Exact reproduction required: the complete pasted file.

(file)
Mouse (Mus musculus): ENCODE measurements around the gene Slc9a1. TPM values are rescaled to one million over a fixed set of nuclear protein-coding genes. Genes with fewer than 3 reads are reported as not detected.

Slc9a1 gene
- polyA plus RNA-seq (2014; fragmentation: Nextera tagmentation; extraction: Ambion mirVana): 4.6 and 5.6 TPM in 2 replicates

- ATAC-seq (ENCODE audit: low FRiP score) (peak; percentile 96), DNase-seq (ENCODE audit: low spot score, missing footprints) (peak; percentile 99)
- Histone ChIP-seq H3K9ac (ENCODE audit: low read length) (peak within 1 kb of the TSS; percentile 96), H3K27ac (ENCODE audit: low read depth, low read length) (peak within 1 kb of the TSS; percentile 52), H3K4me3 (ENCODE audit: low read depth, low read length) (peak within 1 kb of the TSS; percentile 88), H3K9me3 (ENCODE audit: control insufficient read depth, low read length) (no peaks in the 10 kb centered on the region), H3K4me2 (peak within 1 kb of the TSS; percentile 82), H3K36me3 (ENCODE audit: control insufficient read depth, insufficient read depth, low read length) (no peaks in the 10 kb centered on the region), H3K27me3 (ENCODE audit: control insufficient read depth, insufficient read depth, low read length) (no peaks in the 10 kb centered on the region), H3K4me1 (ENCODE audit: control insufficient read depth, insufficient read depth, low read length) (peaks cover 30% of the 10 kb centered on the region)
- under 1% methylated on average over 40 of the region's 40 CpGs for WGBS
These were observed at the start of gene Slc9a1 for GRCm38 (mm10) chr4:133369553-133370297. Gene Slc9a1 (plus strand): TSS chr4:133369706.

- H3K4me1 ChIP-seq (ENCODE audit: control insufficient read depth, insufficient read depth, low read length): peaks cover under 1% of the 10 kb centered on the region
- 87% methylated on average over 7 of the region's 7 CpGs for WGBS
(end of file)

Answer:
Mouse (Mus musculus): ENCODE measurements around the gene Slc9a1. TPM values are rescaled to one million over a fixed set of nuclear protein-coding genes. Genes with fewer than 3 reads are reported as not detected.

Slc9a1 gene
- polyA plus RNA-seq (2014; fragmentation: Nextera tagmentation; extraction: Ambion mirVana): 4.6 and 5.6 TPM in 2 replicates

- ATAC-seq (ENCODE audit: low FRiP score) (peak; percentile 96), DNase-seq (ENCODE audit: low spot score, missing footprints) (peak; percentile 99)
- Histone ChIP-seq H3K9ac (ENCODE audit: low read length) (peak within 1 kb of the TSS; percentile 96), H3K27ac (ENCODE audit: low read depth, low read length) (peak within 1 kb of the TSS; percentile 52), H3K4me3 (ENCODE audit: low read depth, low read length) (peak within 1 kb of the TSS; percentile 88), H3K9me3 (ENCODE audit: control insufficient read depth, low read length) (no peaks in the 10 kb centered on the region), H3K4me2 (peak within 1 kb of the TSS; percentile 82), H3K36me3 (ENCODE audit: control insufficient read depth, insufficient read depth, low read length) (no peaks in the 10 kb centered on the region), H3K27me3 (ENCODE audit: control insufficient read depth, insufficient read depth, low read length) (no peaks in the 10 kb centered on the region), H3K4me1 (ENCODE audit: control insufficient read depth, insufficient read depth, low read length) (peaks cover 30% of the 10 kb centered on the region)
- under 1% methylated on average over 40 of the region's 40 CpGs for WGBS
These were observed at the start of gene Slc9a1 for GRCm38 (mm10) chr4:133369553-133370297. Gene Slc9a1 (plus strand): TSS chr4:133369706.

- H3K4me1 ChIP-seq (ENCODE audit: control insufficient read depth, insufficient read depth, low read length): peaks cover under 1% of the 10 kb centered on the region
- 87% methylated on average over 7 of the region's 7 CpGs for WGBS